Just like any other choice for pregnancy, birth, and postpartum, it is important to be informed on both the potential benefits and risks of that choice. There are a few factors like using tobacco that could potentially make your placenta have more toxic heavy metals present. Read more about the potential risks of placenta encapsulation in this blog.
Placenta encapsulation is a form of placentophagy which is the ingestion of raw or processed placenta (Marraccini). For this particular type of placentophagy, a placenta arts specialist carefully cleans, dehydrates, and processes a client’s placenta into pills that they can take during their postpartum journey. When a trained specialist prepares and encapsulates a placenta, “the commonly used protocols for preparation of placenta for its individual oral ingestion reduce hormone concentrations and bacterial contamination.” (Johnson) This practice is gaining more and more mainstream attention because it may have numerous benefits for women and postpartum persons during their postpartum recovery.
There are several benefits for parents to encapsulate their placenta into placenta pills and to take them throughout their postpartum recovery journey. I wrote a whole blog post about the benefits of placenta encapsulation here.
A quick list of benefits would be:
There are several possible benefits to having your placenta processed and encapsulated into placenta pills. You could decrease your postpartum recovery time, prevent postpartum fatigue, and increase your milk supply. Although, just like with most things in life, there are potential risks of placenta encapsulation. It is important to hire a trained placenta arts specialist who is knowledgable on how to safely process and prepare placenta pills for clients in order to prevent illness from unsafe handling.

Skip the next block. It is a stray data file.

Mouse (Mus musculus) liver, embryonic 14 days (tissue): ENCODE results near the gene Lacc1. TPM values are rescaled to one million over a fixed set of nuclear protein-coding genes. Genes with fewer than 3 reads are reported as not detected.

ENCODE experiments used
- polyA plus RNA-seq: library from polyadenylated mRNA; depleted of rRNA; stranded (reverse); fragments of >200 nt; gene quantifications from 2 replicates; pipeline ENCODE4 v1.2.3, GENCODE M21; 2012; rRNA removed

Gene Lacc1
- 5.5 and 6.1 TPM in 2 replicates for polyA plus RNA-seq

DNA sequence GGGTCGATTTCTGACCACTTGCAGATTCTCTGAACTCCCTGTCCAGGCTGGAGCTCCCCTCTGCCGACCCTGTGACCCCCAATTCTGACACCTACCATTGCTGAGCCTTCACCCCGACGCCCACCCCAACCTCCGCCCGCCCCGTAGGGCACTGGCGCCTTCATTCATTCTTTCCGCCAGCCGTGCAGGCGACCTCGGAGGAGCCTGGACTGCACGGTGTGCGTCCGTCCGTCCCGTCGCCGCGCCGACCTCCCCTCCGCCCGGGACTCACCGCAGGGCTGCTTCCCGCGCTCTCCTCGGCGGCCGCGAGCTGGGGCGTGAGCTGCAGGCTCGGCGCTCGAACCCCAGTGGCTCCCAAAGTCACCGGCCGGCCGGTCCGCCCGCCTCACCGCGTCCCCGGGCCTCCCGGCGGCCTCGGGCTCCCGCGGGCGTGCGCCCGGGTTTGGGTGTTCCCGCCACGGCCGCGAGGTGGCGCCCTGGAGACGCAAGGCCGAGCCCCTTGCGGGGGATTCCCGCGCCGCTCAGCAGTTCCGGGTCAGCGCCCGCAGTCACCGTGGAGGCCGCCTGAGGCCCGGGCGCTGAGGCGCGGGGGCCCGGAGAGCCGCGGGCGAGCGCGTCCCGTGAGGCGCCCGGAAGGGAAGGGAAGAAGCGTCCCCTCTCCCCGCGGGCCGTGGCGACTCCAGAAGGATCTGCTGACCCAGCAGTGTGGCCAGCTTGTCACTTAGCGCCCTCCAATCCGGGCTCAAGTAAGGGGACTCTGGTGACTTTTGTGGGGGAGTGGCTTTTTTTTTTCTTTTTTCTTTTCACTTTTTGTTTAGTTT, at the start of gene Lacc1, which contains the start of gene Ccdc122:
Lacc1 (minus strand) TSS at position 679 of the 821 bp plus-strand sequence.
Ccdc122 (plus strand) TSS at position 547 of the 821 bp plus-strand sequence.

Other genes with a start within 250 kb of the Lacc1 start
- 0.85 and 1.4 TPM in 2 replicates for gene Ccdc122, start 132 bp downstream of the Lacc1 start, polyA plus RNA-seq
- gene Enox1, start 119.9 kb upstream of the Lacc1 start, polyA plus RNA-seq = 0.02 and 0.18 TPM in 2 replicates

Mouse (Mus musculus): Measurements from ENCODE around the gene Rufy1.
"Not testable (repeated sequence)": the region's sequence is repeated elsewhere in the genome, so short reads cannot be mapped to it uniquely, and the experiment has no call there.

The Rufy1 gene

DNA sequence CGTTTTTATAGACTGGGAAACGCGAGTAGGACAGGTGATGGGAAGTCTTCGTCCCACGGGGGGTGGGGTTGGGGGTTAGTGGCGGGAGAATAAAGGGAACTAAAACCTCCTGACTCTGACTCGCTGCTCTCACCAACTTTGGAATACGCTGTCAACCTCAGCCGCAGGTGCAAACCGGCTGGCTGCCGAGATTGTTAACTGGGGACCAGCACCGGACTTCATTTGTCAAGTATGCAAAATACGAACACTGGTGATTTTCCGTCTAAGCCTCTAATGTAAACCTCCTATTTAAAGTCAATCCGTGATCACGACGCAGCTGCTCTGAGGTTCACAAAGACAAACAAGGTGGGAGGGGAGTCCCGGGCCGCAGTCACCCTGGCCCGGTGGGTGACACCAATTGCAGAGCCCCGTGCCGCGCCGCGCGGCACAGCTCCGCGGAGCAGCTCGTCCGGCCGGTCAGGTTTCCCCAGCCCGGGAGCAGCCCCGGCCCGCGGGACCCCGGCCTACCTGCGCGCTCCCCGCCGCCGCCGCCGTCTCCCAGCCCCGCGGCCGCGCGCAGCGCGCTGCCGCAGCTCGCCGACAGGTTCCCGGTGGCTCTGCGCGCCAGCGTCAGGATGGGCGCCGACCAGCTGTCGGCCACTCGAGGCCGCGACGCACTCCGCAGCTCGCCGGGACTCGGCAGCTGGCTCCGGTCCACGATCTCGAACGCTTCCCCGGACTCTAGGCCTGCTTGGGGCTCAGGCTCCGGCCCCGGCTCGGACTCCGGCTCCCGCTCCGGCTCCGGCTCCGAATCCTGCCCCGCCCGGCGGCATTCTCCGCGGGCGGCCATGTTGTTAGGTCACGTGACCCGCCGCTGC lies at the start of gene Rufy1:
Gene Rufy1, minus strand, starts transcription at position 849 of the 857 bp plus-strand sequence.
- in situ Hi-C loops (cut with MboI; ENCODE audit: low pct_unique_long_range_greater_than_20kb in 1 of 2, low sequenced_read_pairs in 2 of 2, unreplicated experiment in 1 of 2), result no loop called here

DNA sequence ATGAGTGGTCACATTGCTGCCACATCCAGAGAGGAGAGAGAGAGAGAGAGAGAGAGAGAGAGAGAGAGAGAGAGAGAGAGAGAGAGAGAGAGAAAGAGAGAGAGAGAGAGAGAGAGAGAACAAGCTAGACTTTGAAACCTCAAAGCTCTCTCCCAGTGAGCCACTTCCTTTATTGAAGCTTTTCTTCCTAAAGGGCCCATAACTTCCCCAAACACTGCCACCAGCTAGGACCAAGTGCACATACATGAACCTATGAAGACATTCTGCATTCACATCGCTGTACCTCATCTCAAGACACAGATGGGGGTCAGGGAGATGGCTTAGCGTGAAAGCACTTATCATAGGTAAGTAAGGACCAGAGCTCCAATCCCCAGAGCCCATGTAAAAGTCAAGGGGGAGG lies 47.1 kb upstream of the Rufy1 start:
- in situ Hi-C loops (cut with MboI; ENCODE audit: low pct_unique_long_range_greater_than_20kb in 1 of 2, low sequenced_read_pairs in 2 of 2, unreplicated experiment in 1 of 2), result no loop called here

Those who are exposed to heavy environmental pollution or those who smoke should consider the risk of ingesting heavy metals like cadmium if they encapsulate their placenta. Similar to heavy metals, if the mother is exposed to a high amount of drugs during her labor and birth journey, she may want to consider if those drugs would be present in her placenta pills.
Lastly, some parents who take placenta pills feel like they increase their milk supply, but their is a potential risk for the estrogen present in the placenta to affect lactation. A parent who is concerned about this could decrease the amount of placenta pills they take or stop taking them to see if it alleviates the supply problem. Yet, I would suggest checking in with a lactation consultant if there are supply concerns.
Adriaanse, H. P., et al. “Smoking in Dutch Pregnant Women and Birth Weight.” Patient Education and Counseling, no. 1, Elsevier BV, June 1996, pp. 25–30. Crossref, doi:10.1016/0738-3991(95)00798-9.
Esteban-Vasallo, María D., et al. “Mercury, Cadmium, and Lead Levels in Human Placenta: A Systematic Review.” Environmental Health Perspectives, no. 10, Environmental Health Perspectives, Oct. 2012, pp. 1369–77. Crossref, doi:10.1289/ehp.1204952.
Falcón, María, et al. “Environmental Exposures to Lead and Cadmium Measured in Human Placenta.” Archives of Environmental Health: An International Journal, no. 6, Informa UK Limited, Nov. 2002, pp. 598–602. Crossref, doi:10.1080/00039890209602094.
Hatcher, R. A., Trussell, J. T., Nelson, A. L., Cates, W., Jr., Kowal, D., &Policar, M. S. (2011).
. Atlanta, GA:AHC Media
Marraccini, Marisa E., and Kathleen S. Gorman. “Exploring Placentophagy in Humans: Problems and Recommendations.” Journal of Midwifery & Women’s Health, no. 4, Wiley, July 2015, pp. 371–79. Crossref, doi:10.1111/jmwh.12309.
Jenni Jenkins – Sekine is an Oklahoma Bereavement, Birth, & Postpartum Doula and Child Birth Educator who serves her Central Oklahoma community. She is also a midwifery assistant with Holistic Birthing Services and began her journey as a student midwife with the Midwives College of Utah in 2022.
To learn more about Jenni, please click here.